It’s also what makes this offense so good. Ohio State is a run-first team; with Barrett and running backs Mike Weber and Curtis Samuel, the Buckeyes have the best ground game in the Big Ten. They’re averaging 281.6 yards per game on the ground, 8th-best in the country.

To get a good idea of how many ways Barrett can beat defense with his legs, let’s look at some clips from the Indiana game. The Hoosiers shut down Barrett in the passing game, holding him to 93 yards and just 9 completions on 21 attempts. So instead, Ohio State ran on almost every play, with Barrett going for 137 yards on 26 carries.

  1. The read option

Barrett is incredibly good at running the read option in terms of knowing when to hand the ball off and when to keep it. He often sells the handoff for nearly a full second before pulling the ball back and taking off. Because Weber and Samuel are so explosive, defenses have to honor that they might be getting the ball. As soon as a defender commits to the running back, Barrett is gone.

2. The speed option

This is another way the Buckeyes get Barrett into open space. On the speed option, he has the option to pitch the ball or tuck it and run and just like on the read option, Barrett is very smart in knowing which to choose.

3. Designed QB runs

Ohio State also dials up runs for Barrett that don’t involve any sort of option. On these types of plays, Barrett uses running back-like vision and patience to find holes and get through them.

4. Scrambles

On this play, Barrett is looking to pass. Finding nobody open, he takes off, using his speed to get to the second level and easily evading a linebacker to pick up the first down.

Here’s one from the Penn State game.

Barrett’s running ability should be the absolute No. 1 focus of Northwestern’s defense in preparation for this game. The last time the Wildcats faced a dual-threat quarterback, Tommy Armstrong Jr. ran 13 times for 132 yards. Barrett is better than Armstrong. That’s a scary thought. Northwestern will need to tackle extremely well, get off blocks and always have a spy on Barrett when he drops back to pass.

How to slow down JT Barrett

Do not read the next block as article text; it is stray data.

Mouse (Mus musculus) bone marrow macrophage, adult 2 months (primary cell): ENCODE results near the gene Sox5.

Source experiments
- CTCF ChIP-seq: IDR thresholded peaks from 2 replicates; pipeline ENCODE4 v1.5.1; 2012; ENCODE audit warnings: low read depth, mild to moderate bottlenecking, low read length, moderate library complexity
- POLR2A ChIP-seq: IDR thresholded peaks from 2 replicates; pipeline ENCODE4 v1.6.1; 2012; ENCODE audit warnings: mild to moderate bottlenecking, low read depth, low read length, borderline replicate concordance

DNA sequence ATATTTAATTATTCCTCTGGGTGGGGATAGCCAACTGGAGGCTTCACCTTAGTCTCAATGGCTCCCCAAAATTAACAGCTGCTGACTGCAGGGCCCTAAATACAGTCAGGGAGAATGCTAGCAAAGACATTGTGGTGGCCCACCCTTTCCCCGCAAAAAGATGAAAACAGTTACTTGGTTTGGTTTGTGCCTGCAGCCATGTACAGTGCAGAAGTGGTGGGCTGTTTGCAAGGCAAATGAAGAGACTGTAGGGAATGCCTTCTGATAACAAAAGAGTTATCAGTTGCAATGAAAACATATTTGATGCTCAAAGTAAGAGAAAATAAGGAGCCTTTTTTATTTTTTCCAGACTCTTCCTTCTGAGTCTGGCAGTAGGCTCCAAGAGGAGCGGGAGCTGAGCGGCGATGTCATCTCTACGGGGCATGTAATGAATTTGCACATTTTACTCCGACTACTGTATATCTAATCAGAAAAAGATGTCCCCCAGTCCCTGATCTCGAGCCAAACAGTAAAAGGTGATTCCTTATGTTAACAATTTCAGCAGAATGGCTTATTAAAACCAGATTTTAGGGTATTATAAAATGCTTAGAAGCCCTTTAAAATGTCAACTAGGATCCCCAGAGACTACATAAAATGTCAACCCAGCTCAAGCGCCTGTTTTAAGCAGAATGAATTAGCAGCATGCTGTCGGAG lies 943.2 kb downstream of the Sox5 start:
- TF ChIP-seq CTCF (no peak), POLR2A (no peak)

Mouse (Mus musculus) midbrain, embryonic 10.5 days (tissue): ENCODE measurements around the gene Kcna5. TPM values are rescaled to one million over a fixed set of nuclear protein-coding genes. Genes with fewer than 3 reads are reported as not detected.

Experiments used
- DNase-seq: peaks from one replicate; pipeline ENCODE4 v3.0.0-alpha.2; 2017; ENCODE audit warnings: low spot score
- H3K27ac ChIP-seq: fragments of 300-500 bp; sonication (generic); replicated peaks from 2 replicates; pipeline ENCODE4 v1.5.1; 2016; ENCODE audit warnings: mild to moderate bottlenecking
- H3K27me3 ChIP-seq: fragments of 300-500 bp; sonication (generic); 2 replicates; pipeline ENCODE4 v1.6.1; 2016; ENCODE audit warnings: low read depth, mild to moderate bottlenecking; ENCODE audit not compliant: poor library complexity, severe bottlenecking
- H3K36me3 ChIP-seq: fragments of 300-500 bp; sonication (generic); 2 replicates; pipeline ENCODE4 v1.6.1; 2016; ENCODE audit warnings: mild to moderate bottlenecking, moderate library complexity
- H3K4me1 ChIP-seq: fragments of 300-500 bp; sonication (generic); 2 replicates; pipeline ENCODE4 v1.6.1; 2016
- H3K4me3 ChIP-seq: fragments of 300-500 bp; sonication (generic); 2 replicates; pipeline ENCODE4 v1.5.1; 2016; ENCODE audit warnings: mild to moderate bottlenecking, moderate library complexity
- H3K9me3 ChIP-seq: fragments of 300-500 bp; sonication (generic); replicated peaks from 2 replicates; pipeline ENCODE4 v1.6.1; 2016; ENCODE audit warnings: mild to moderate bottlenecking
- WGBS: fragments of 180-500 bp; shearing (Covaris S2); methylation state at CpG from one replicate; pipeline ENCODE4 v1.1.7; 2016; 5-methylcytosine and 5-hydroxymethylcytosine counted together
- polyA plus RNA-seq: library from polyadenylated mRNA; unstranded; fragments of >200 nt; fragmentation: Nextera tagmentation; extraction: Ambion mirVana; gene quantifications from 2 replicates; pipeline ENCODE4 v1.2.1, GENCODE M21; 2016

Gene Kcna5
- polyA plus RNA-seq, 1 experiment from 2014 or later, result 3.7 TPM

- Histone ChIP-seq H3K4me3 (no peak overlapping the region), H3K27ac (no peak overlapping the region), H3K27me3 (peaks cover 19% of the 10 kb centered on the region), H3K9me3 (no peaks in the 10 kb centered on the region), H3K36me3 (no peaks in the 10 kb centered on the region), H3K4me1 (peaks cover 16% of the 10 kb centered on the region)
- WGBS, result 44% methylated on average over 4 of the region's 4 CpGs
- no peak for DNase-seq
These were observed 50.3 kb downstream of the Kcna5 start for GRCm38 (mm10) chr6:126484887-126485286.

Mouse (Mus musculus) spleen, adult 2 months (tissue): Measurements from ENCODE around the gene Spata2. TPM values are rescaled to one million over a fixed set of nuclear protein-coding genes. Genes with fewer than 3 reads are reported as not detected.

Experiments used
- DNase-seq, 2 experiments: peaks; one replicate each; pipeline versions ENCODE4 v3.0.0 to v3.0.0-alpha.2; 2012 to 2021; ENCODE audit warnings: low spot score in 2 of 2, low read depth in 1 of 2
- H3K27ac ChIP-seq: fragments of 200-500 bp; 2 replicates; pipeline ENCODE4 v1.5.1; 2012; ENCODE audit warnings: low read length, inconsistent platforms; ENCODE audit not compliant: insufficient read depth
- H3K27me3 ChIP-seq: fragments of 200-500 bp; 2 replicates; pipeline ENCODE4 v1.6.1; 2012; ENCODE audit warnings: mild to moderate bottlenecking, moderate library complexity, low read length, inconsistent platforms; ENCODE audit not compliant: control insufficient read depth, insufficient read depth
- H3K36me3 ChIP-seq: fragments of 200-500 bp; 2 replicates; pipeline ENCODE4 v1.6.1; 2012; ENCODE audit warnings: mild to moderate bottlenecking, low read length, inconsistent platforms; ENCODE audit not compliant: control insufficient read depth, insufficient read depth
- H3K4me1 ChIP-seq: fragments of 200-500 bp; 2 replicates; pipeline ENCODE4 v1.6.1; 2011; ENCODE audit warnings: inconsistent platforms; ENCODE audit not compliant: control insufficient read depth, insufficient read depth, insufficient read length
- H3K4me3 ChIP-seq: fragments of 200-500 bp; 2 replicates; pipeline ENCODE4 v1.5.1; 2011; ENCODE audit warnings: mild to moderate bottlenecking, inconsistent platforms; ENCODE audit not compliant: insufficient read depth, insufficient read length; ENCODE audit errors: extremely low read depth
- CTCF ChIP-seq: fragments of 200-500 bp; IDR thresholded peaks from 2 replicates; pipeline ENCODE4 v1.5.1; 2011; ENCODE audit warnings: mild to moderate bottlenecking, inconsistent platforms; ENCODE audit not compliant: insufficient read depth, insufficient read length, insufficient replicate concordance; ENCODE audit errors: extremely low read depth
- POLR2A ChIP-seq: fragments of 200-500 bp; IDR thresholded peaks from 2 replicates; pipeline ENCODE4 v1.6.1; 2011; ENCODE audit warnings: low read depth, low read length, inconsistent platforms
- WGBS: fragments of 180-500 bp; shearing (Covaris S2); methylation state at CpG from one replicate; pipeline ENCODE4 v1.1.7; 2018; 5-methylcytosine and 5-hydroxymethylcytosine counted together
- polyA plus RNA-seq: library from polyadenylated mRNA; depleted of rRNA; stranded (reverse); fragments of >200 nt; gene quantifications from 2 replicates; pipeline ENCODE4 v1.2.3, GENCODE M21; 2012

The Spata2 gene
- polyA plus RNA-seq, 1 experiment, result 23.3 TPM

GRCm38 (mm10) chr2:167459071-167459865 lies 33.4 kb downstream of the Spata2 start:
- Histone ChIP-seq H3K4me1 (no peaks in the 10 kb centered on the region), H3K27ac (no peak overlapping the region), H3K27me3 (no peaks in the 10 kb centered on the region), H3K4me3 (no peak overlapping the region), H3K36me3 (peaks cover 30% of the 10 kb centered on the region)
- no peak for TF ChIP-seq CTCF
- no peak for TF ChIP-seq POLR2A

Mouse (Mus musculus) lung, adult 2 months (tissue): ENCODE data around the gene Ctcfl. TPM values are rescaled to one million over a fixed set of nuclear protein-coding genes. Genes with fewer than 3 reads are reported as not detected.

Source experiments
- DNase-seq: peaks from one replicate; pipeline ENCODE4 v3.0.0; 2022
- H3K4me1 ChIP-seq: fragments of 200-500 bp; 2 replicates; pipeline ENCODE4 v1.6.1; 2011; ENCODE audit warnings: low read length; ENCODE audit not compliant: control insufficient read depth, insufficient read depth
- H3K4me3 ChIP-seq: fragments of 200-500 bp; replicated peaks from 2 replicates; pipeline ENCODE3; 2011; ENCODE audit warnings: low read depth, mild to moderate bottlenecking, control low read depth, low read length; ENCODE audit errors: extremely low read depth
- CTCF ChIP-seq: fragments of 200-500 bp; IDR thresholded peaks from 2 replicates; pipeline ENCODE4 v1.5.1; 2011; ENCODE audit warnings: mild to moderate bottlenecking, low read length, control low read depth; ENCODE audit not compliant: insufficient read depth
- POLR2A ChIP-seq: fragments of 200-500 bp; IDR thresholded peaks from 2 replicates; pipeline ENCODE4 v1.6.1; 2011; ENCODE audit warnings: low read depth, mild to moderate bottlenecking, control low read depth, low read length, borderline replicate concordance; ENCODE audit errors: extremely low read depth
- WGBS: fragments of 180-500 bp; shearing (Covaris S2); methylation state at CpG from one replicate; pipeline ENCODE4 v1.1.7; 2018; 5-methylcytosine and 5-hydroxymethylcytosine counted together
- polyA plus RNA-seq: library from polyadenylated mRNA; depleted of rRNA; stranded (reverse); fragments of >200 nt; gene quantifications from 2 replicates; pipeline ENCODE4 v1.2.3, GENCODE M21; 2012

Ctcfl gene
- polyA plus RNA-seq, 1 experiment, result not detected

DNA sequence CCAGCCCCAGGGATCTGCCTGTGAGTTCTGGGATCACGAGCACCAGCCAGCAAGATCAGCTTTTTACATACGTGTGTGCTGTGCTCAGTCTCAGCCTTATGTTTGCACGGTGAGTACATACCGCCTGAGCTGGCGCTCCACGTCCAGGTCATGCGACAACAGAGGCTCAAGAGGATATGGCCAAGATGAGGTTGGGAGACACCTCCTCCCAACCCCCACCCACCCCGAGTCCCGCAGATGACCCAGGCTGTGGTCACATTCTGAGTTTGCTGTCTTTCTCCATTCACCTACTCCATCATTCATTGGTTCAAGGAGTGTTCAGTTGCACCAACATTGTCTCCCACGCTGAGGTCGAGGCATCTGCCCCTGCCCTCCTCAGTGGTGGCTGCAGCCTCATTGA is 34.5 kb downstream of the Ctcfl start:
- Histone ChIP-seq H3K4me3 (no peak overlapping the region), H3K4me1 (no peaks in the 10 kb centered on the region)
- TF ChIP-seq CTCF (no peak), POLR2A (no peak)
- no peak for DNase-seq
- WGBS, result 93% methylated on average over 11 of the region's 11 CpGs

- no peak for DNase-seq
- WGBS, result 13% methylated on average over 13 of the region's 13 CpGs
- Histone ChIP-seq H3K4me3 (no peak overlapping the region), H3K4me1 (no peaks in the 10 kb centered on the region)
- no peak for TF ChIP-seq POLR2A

It’s all about pressure and tackling.

Penn State pulled off the upset because the Nittany Lions sacked Barrett six times and held him to 17 carries for 26 yards. When a defense can get pressure against Barrett, he becomes much less effective as both a passer and a runner.

At 6-foot-1 and 225 pounds, Barrett is a tough guy to bring down. That’s why its important to get pressure from multiple sources and for defenders to tackle well once they get to him.

Watch what happens when Penn State does just that.

Now watch what happens when the Nittany Lions don’t tackle well. Seriously, watch this play.

DEs Ifeadi Odenigbo (an Ohio native) and Joe Gaziano are going to have to have big games for Northwestern to have a shot on Saturday.

However, Mike Hankwitz can’t just rush four on every down and expect to have success against Barrett. He is going to need to blitz and be creative with it, whether that means running stunts with his DEs (watch No. 94),

sending DBs at Barrett,

or any other different looks.

Beyond simply getting pressure, the Wildcats will also need to stay disciplined against Barrett in the running game. When he sets up the read option, it’s crucial to have tacklers ready for both the running back and Barrett, like Penn State does here.

Anthony Walker Jr. and the rest of Northwestern’s linebackers are going to have to fill the correct gaps and make tackles. In the passing game, Northwestern’s secondary will need to play good coverage to provide the line with ample time to get to the passer.

Conclusion

J.T. Barrett is one of the best dual-threat quarterbacks in the nation. He’s a very solid passer and has great weapons in Noah Brown and Dontre Wilson, but what makes him so good is how dangerous he is on the ground. Barrett is big, agile, fast and has the pure running ability of a running back. With that said, it is possible to limit his effectiveness with pressure and good tackling. If the Wildcats can follow Penn State’s model and slow down Barrett, they will have a chance to hang around in this game. It’s going to be extremely tough, but that’s why Ohio State is favored by 27.